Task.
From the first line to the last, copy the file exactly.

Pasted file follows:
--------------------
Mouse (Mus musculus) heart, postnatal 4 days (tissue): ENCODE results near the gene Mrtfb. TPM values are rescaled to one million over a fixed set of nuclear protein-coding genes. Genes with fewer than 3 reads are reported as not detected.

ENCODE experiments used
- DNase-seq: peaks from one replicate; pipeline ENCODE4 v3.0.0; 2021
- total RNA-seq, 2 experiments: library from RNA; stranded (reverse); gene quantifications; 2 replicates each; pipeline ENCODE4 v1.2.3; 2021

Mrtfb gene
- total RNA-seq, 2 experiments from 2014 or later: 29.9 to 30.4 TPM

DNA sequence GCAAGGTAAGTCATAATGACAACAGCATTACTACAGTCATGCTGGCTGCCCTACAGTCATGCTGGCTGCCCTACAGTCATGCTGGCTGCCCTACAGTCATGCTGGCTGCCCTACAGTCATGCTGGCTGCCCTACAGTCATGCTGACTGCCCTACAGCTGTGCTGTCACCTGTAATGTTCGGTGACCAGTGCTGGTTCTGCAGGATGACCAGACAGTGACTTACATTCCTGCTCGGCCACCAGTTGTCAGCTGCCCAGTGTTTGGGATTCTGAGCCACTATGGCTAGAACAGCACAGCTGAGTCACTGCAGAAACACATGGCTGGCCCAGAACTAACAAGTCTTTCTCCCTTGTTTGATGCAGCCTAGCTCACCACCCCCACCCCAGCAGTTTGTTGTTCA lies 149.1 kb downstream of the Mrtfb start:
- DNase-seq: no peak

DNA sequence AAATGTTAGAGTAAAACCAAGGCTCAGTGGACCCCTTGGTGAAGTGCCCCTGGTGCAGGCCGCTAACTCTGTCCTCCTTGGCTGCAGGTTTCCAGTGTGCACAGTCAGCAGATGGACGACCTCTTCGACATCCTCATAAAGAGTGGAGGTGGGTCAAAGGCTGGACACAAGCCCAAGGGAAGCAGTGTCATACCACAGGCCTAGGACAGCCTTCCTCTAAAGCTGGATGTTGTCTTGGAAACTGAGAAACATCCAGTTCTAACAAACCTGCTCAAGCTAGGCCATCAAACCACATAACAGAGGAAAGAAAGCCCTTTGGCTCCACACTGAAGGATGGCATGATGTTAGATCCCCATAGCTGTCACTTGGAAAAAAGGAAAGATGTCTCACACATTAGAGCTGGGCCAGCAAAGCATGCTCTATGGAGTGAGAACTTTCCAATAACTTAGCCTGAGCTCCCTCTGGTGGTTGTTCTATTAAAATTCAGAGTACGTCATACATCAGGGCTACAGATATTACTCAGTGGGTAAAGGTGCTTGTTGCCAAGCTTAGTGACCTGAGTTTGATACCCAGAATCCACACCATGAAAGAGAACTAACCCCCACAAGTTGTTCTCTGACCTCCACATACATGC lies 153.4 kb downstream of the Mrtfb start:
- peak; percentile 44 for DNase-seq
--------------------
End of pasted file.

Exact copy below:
Mouse (Mus musculus) heart, postnatal 4 days (tissue): ENCODE results near the gene Mrtfb. TPM values are rescaled to one million over a fixed set of nuclear protein-coding genes. Genes with fewer than 3 reads are reported as not detected.

ENCODE experiments used
- DNase-seq: peaks from one replicate; pipeline ENCODE4 v3.0.0; 2021
- total RNA-seq, 2 experiments: library from RNA; stranded (reverse); gene quantifications; 2 replicates each; pipeline ENCODE4 v1.2.3; 2021

Mrtfb gene
- total RNA-seq, 2 experiments from 2014 or later: 29.9 to 30.4 TPM

DNA sequence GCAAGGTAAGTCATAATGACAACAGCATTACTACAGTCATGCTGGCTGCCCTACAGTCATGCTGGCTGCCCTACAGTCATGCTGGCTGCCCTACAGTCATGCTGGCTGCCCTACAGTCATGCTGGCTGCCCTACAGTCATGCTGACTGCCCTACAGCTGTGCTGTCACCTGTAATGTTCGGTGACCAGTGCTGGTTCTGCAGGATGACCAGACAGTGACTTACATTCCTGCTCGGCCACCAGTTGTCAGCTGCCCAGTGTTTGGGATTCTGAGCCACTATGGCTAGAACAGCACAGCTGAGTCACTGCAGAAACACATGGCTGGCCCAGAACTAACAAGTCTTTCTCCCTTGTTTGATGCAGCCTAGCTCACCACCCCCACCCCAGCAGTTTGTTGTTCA lies 149.1 kb downstream of the Mrtfb start:
- DNase-seq: no peak

DNA sequence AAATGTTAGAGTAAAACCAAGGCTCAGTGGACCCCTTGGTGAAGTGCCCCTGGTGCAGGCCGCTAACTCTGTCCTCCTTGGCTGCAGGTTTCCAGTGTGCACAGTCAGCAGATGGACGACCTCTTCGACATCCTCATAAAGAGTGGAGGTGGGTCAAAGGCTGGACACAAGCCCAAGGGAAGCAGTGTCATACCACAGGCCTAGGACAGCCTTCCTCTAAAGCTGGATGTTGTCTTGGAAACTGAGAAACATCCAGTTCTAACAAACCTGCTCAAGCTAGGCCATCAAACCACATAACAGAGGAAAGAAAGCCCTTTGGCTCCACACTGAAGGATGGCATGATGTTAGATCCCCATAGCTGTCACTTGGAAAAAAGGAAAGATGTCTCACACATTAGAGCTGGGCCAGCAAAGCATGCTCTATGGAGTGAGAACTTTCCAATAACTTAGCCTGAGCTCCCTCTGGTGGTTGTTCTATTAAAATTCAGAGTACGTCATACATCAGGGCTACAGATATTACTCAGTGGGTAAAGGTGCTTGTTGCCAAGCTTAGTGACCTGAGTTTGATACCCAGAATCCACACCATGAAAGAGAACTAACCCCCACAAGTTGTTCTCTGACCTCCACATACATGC lies 153.4 kb downstream of the Mrtfb start:
- peak; percentile 44 for DNase-seq